Reducing the Strength: In a Policy Spin

07 March, 2014

Retailers like Pratik Sampat have complained about Reducing the Strength

It’s clear that ordinary retailers across the country are coming under great pressure to remove “super-strength” beers and ciders from their shelves.

The success and legality of Reducing the Strength-style schemes rely on licensees voluntarily imposing the ban on themselves. And, while many might agree with the intentions of the measure, commercially they may be reluctant to comply – especially while there are other local retailers continuing to sell the products.

That’s when they start feeling the heat, with the authorities paying their businesses closer attention, as several businesses in Portsmouth have discovered.

Nigel Swan, secretary of the Portsmouth branch of the National Federation of Retail Newsagents, said Trading Standards officers in the city were “taking the law to the nth degree in applying full compliance with licensing regulations” in order to exert pressure.

“They have carried out inspections in the past and chosen not to use their findings until they want something. If a retailer hasn’t complied with the request for a ban, they’ll start talking about minor infringements,” said Swan.

A number of members of the NFRN made a stand against the ban after meeting with Trading Standards before Christmas. Despite being assured that major multiples had removed beer and cider with an abv of 6.5% or above, a survey of local supermarkets revealed they were still selling them – and according to Swan they still have them on their shelves.

NFRN national president Colin Fletcher said the organisation had met with Portsmouth City Council to discuss its concerns.

“While our members support the principle of removing these products from the shelves on health grounds, any ban needs to be enforced by all retailers, regardless of their size. If the supermarkets refuse to take part, independent retailers would be put at an unacceptable disadvantage in what are already challenging times.”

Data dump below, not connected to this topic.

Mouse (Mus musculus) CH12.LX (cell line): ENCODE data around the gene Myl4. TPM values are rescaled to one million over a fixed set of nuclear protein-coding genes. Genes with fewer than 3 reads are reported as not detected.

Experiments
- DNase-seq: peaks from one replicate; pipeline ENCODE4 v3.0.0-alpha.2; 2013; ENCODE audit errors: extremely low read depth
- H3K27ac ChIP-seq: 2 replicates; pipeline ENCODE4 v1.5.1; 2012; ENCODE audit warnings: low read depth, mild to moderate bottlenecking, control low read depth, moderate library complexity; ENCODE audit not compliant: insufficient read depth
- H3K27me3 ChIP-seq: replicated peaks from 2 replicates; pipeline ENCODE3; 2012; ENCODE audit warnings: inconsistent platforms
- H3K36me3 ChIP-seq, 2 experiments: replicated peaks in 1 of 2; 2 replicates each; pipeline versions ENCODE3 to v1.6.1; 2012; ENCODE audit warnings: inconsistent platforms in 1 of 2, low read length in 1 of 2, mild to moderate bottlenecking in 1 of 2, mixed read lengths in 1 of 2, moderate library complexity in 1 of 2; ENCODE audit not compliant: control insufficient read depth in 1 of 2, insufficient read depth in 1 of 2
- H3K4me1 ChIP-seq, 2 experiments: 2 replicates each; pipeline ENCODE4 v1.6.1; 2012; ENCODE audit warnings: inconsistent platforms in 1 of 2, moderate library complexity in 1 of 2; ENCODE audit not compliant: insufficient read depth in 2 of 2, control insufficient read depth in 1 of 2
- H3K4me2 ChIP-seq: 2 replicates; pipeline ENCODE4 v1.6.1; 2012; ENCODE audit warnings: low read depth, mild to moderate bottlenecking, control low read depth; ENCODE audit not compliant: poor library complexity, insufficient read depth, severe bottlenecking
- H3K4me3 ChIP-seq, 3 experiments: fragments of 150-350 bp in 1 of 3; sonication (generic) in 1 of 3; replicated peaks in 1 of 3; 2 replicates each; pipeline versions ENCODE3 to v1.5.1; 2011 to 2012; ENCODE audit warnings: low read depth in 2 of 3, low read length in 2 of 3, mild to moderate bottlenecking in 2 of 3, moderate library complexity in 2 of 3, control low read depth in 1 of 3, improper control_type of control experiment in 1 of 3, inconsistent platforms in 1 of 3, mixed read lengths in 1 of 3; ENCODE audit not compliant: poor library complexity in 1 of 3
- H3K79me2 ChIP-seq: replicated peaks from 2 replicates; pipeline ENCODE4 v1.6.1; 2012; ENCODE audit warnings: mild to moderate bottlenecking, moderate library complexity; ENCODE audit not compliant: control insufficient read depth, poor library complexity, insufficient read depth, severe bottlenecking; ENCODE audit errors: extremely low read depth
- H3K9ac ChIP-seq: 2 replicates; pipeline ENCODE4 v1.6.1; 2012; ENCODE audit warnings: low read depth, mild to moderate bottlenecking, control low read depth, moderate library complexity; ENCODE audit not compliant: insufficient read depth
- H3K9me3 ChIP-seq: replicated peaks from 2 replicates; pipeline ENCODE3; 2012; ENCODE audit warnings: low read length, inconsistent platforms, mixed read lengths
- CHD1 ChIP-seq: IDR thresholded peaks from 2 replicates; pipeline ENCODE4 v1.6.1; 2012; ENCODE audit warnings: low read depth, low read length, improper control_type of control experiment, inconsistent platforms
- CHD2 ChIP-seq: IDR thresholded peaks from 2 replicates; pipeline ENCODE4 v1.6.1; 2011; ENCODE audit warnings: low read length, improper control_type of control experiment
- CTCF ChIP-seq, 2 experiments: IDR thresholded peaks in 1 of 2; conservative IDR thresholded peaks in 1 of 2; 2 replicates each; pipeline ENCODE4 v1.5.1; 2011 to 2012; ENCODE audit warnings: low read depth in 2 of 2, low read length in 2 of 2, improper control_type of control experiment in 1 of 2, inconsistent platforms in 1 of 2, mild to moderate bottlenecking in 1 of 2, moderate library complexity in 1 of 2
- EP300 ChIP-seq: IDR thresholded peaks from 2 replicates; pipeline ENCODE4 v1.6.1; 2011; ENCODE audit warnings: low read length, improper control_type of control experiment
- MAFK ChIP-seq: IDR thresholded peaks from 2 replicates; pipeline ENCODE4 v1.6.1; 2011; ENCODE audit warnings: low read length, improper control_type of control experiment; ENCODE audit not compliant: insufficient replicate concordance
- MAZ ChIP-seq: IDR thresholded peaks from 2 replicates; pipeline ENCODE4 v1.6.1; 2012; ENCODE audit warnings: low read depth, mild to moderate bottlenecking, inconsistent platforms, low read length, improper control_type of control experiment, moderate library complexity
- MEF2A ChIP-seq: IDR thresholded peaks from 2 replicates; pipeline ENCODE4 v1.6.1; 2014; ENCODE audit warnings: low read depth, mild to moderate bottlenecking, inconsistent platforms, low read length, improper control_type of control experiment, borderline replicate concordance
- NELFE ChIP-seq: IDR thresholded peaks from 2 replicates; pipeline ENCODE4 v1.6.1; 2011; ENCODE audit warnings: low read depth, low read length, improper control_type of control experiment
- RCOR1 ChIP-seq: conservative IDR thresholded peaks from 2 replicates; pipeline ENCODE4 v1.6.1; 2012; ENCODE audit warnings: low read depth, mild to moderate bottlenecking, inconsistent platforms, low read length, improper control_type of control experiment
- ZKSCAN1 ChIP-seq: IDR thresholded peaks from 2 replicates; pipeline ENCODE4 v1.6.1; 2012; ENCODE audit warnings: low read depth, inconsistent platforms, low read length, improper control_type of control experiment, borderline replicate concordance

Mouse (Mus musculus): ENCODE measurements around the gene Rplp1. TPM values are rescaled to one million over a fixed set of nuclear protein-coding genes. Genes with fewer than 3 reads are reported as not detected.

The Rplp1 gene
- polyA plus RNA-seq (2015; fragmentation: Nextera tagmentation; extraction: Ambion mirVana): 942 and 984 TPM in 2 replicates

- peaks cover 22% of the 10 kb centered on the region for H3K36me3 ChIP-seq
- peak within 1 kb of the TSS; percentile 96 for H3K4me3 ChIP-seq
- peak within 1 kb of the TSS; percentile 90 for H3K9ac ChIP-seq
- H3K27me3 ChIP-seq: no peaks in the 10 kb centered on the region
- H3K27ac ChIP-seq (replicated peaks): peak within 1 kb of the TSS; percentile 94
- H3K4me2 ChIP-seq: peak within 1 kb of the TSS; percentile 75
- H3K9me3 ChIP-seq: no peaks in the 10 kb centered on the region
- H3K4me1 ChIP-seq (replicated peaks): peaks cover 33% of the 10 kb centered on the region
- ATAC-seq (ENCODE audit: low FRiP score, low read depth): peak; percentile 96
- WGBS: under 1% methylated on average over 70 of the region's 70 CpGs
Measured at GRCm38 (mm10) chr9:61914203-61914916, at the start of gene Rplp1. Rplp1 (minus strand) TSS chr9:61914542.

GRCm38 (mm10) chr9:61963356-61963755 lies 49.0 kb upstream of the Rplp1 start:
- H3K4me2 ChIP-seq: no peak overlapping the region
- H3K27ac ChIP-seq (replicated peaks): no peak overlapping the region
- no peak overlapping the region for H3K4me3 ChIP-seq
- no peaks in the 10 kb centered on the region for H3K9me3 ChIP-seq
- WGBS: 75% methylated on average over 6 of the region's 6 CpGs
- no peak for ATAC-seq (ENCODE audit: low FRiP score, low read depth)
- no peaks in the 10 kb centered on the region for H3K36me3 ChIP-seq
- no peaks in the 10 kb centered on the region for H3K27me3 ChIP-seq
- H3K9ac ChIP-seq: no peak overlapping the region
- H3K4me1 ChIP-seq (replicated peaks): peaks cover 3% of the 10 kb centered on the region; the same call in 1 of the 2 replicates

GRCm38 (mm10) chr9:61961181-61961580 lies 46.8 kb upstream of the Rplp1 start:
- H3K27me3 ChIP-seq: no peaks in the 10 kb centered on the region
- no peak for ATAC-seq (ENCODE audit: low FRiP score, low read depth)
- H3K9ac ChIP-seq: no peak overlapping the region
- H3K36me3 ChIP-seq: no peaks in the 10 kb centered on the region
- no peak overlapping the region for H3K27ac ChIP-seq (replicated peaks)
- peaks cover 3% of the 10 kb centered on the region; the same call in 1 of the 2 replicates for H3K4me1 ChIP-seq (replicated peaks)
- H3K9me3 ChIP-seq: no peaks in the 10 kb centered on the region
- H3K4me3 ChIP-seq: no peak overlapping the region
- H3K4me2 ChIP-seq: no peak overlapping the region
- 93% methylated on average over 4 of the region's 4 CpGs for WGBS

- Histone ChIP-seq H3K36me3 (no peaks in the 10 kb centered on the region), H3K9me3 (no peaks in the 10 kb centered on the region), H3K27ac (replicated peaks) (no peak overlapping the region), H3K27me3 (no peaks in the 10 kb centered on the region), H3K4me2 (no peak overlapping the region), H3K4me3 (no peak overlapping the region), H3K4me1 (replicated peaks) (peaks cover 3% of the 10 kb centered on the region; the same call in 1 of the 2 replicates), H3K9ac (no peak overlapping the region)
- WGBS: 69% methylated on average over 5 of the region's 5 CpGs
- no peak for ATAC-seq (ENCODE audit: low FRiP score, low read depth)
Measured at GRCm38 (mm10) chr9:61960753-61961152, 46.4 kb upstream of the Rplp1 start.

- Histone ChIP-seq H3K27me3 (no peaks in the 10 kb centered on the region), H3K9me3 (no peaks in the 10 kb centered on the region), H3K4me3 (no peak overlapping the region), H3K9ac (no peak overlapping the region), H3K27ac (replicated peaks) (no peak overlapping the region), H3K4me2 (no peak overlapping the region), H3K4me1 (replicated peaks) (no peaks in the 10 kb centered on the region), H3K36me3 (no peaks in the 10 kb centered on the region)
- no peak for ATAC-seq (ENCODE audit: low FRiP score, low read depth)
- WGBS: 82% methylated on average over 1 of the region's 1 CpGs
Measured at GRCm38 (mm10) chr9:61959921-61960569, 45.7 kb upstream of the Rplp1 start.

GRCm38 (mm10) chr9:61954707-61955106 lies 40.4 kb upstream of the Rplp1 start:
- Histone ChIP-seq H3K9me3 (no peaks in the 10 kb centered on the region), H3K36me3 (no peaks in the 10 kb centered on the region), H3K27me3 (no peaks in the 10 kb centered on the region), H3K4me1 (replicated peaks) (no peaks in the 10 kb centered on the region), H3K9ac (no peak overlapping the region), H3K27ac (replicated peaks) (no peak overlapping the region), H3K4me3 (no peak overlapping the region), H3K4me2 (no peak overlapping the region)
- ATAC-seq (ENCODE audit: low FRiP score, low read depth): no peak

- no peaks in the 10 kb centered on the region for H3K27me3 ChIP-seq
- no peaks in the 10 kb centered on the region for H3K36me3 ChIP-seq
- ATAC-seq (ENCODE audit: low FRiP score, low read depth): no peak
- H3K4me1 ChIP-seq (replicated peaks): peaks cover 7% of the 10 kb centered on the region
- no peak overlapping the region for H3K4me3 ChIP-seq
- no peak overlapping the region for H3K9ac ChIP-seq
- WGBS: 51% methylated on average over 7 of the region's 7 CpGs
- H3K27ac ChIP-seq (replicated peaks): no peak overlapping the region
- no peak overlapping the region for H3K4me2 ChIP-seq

And some authorities are even insisting new licences carry a condition banning beers and ciders above a certain abv. Bromley Police has insisted that one established retailer clear products and prices with it before agreeing to a licence for a second shop.

However, a spokesman for Portsmouth City Council denied Trading Standards officers were bullying retailers into compliance.

Alan Knobel, alcohol strategy coordinator, said: “This scheme is voluntary, retailers do not have to sign up.

“As we visit stores to promote the scheme, we will be reminding stores outside of the scheme of their legal responsibility not to serve alcohol to drunks and will be providing advice to ensure they comply with the four licensing objectives.

“We are promoting the scheme in a persuasive way, highlighting the negative impact of strong alcohol on Portsmouth –we are not requiring stores to sign up. There will be no penalties for responsible retailers who do not join the scheme.”

Linda Sood at Falcon News is one of a number of Portsmouth retailers who have come under increasing scrutiny from Trading Standards officers after refusing to remove beers and ciders at 6.5% abv.

Sood is standing her ground until there’s a “level playing field” with all local retailers on board with the city’s new Reducing the Strength scheme. But, since making her position clear, she had a letter in January from the council warning her about minor breaches of licensing regulations.

“They are right to point these out, but they’ve never done anything like this in all the years I’ve been here. They’ve suddenly decided to clamp down and I feel intimidated by the closer attention they’re paying. It’s extra undue pressure.

“I’m all in favour of responsible drinking, and as retailers we all have to play our part, but it’s not fair to target independents like this.

“I’m going to hold my stance until everyone has stopped selling these products. Why should I lose the associated sales of cigarettes and newspapers that people buy when they come in for a can of lager?”

Her son Bobby added: “They were trying to get us to sign the form. They said some supermarkets had stopped selling these drinks but none had. They said Tesco had removed it from their stores but they hadn’t at all.

“They kept coming round, quite a few times, they were saying ‘this person has signed up and that person has’.

“I said ‘this is not good for my business’. They just said people will pick up lower strength beers. They said the people that drink these drinks will move out of town. Then it just affects another town.”

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